We've tested enough cattle in the highest risk categories in both Canada and the U.S. to detect BSE if it was prevalent.

You say we've tested far fewer than the EU states? Well no kidding? They had a lot more BSE than we did why wouldn't they test more?

Wouldn't that be logical?


Reader: "Until we test a sufficient number for a sufficient period of time neither you nor I nor bse-tester can say what the prevalence of CJD in North American herds is."

I'll take that as your admission that you don't have a clue how prevalent BSE in the U.S. is but you seem to think you know more about it than USDA or OIE.

That's prettty arrogant!


Where is your proof positive link between CJD and BSE?

Where is your proof BSE can be transmitted in the meat? Mouse prions?

You will divert both questions just like before.


Reader: "Your position is untenable and will be proven so by experts, the GAO, and Congress."

Yeh, whatever!

Congress is conducting research on BSE? Interesting!

Sounds like you're hoping for an epidemic so you can justify scaring your kids away from eating beef.


Reader: "So shut up for a while. It's getting tiring. You have NOTHING on your side except rhetoric."

Oh listen to you! Who nominated you Queen Bee of the forum?

You post BSE "fear mongering" statements, theories, and opinions that say what you want to hear and criticize USDA for their preventative measures, yet you don't post facts that support your position and contradict USDA's position.

Talk about ad nauseum.

Someone questions what you want to believe and you blow a gasket.

I guess we can all sleep alot easier now knowing that Reader cares more about saving lives than USDA and OIE. That's reassuring!

Someone should have them contact you for advice.



~SH~
 

rkaiser

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Finding myself torn on this thread. Agreeing with some of what SH has to say, and even agreeing with some of Reader's rhetoric. Yah rhetoric Reader, you're about as predictable as anyone else on this site.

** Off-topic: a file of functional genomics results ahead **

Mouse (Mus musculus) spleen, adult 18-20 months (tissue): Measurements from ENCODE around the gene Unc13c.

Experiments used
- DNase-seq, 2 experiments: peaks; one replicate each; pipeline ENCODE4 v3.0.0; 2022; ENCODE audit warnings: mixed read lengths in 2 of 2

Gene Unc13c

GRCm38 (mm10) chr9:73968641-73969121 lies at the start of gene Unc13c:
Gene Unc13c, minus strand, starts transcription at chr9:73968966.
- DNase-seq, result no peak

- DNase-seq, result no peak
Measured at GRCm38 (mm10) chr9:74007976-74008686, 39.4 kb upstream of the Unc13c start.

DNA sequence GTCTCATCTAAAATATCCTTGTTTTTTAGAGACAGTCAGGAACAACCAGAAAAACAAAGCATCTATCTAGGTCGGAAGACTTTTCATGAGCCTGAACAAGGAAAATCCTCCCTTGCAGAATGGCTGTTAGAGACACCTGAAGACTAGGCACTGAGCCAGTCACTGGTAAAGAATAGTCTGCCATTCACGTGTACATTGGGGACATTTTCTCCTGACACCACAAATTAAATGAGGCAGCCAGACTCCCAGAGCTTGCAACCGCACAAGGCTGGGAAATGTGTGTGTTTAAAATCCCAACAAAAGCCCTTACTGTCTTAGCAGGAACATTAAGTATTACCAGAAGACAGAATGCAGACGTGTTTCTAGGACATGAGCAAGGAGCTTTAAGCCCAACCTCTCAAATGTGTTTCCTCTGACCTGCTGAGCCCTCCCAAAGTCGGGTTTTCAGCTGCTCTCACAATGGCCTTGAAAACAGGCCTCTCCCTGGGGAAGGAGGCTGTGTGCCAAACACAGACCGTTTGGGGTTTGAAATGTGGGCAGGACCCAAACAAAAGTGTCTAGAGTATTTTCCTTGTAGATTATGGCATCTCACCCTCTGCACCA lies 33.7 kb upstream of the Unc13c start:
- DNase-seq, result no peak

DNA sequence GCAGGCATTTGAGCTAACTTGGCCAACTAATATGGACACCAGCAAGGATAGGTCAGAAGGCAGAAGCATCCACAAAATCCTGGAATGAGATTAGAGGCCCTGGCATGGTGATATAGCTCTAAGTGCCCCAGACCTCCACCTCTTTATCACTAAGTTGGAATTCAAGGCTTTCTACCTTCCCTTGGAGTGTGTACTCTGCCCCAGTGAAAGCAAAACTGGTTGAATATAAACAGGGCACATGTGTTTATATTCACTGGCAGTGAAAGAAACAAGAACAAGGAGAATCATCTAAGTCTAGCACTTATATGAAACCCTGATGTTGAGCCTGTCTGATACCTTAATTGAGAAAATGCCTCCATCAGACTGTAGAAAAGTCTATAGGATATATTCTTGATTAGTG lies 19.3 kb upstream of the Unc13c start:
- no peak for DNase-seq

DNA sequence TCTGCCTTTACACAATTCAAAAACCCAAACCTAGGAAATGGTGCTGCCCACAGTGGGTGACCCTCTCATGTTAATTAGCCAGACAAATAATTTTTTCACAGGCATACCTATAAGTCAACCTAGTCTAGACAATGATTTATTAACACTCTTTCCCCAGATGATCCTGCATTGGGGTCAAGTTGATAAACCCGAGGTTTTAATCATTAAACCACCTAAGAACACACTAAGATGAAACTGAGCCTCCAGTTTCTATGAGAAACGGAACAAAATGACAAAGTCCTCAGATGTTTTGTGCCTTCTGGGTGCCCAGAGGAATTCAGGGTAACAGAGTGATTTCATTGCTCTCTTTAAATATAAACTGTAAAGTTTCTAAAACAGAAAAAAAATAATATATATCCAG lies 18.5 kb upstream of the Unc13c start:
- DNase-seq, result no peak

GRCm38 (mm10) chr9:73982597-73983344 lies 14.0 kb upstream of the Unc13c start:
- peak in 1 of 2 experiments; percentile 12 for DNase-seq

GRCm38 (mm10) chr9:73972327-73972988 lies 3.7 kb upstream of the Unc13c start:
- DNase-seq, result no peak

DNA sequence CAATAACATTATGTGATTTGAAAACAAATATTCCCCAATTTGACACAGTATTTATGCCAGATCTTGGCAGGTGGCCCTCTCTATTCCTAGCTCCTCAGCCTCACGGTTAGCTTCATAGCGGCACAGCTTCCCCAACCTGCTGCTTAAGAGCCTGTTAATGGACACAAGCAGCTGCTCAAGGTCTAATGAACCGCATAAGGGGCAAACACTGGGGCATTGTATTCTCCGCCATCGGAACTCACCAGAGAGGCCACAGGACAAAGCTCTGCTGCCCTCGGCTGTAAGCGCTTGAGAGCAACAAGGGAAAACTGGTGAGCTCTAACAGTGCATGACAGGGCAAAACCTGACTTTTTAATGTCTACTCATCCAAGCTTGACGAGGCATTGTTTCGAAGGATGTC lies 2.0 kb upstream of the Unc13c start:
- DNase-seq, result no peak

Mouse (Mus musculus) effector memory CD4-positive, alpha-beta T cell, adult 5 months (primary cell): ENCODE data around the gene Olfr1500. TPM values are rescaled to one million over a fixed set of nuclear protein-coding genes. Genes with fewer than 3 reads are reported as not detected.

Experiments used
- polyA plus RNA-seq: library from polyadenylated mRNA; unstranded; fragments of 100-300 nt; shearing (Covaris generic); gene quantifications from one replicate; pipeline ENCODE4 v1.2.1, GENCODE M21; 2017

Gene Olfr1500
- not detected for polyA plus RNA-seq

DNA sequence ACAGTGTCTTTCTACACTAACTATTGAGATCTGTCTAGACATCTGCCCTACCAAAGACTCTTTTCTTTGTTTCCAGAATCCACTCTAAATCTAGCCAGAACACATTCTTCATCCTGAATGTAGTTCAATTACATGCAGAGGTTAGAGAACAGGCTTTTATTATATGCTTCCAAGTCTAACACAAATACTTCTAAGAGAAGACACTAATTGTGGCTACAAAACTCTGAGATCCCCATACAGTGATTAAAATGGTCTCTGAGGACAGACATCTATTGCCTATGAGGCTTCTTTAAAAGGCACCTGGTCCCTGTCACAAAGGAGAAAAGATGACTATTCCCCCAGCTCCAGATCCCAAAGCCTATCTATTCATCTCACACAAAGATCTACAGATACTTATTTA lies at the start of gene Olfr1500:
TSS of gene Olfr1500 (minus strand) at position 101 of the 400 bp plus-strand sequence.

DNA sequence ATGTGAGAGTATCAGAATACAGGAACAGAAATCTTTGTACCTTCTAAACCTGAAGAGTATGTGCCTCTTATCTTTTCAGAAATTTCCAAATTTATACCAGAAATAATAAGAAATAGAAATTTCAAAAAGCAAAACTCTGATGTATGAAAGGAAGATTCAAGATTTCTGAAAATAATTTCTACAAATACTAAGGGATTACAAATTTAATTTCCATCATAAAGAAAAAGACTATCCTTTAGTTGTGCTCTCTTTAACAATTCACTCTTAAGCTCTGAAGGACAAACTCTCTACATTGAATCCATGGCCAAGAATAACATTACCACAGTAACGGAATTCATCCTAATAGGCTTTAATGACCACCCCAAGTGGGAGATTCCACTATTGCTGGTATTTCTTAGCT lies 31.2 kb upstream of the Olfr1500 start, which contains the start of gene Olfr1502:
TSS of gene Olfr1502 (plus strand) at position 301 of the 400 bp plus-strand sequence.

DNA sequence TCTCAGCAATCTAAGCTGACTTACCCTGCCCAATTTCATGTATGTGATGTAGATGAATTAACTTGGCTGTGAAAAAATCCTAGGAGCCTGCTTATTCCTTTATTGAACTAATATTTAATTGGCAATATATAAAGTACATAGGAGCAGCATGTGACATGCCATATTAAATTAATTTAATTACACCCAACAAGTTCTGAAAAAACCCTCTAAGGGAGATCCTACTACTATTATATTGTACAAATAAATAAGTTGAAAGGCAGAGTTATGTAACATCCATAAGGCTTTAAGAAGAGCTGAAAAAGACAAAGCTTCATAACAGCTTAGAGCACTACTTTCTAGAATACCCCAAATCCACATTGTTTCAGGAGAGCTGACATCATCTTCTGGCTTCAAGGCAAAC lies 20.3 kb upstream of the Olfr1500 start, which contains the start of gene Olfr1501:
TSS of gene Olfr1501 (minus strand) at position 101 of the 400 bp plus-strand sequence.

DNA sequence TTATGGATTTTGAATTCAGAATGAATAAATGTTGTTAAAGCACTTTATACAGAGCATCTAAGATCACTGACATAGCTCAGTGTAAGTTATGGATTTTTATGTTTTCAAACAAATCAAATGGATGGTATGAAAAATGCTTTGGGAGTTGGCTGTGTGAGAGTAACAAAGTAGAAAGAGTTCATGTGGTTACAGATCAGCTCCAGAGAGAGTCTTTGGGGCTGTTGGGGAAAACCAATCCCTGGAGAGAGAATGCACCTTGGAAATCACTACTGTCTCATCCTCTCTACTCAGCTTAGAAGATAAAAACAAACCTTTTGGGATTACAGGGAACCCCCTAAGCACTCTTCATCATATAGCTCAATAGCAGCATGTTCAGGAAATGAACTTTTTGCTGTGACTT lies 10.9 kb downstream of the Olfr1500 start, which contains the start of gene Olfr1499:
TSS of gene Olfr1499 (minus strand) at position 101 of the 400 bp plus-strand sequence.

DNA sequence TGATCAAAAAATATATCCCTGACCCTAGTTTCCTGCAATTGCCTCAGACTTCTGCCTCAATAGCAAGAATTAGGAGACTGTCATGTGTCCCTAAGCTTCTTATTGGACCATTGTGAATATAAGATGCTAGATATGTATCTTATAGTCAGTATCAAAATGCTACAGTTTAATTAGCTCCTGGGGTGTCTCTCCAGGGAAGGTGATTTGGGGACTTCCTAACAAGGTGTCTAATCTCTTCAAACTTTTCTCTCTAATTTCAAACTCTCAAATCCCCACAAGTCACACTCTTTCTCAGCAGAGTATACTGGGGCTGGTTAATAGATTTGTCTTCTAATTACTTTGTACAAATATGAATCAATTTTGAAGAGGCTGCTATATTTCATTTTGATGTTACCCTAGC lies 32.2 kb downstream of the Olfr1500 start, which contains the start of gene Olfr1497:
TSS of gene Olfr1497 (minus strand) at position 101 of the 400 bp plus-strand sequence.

I find it interesting that Reader called my connection to Vet's clapping their hands to identify early symptoms of BSE hogwash. Then went on to say that
Neurodegenerative diseases make the victim highly sensitive to light and sound and other stimuli
Is BSE nerodegenerative or not??

Am I out to lunch or is the test that bsetester detecting neurodegenerative disorder, with another test having to be done to identify actual BSE. Maybe we should all just "Clap our hands".

I asked SH what he thought of testing OTM cattle for market acess on another thread with no response. I'll quote again, a bit from one of our BIG C newsletters.

As you know, established industry groups have steadfastly asserted that no export markets have ever stated that they would buy tested beef products from Canada and, as such, there was no requirement for Canada to adopt a policy of BSE testing at the slaughter level as a means of satisfying export demand. Some of you may recall hearing this line from government and industry representatives who attended many of the Beef Initiative Group meetings held throughout the summer and fall of 2004.

As we have always suspected, this assertion has proven to be false. As members of the Canada Beef Export Federation, we recently received a letter from Ted Haney, CBEF President which states:

“Japan’s former Minister of Agriculture (Kamei) has been on record many times stating that Canada or the USA could test cattle for BSE as a way of reestablishing trade with Japan. This assumed policy position has not been widely reported in either Canadian or American press, primarily as the option has not been supported by industry or government.”

This statement suggests that both government and industry leadership have had knowledge of the export potential for tested Canadian beef but have chosen to mislead Canadian producers by insisting that such markets did not exist. The reason for this is, I believe, directly related to pressure brought to bear on industry groups from existing packer operations who see BSE testing as a cost-prohibitive burden.

As always, I disagree with the transmission theory, and have explained numerous times why I beleive the numbers have decreased in the UK.

BUT I also beleive that BSE has mostly been BULL **** ECONOMICS, and we need to play the game along with the governments, industry groups, and packers, who have been using this crap to make headway for each of their own interests. If BSE testing will help the producers of Canada and the USA in any way, I say GO FOR IT.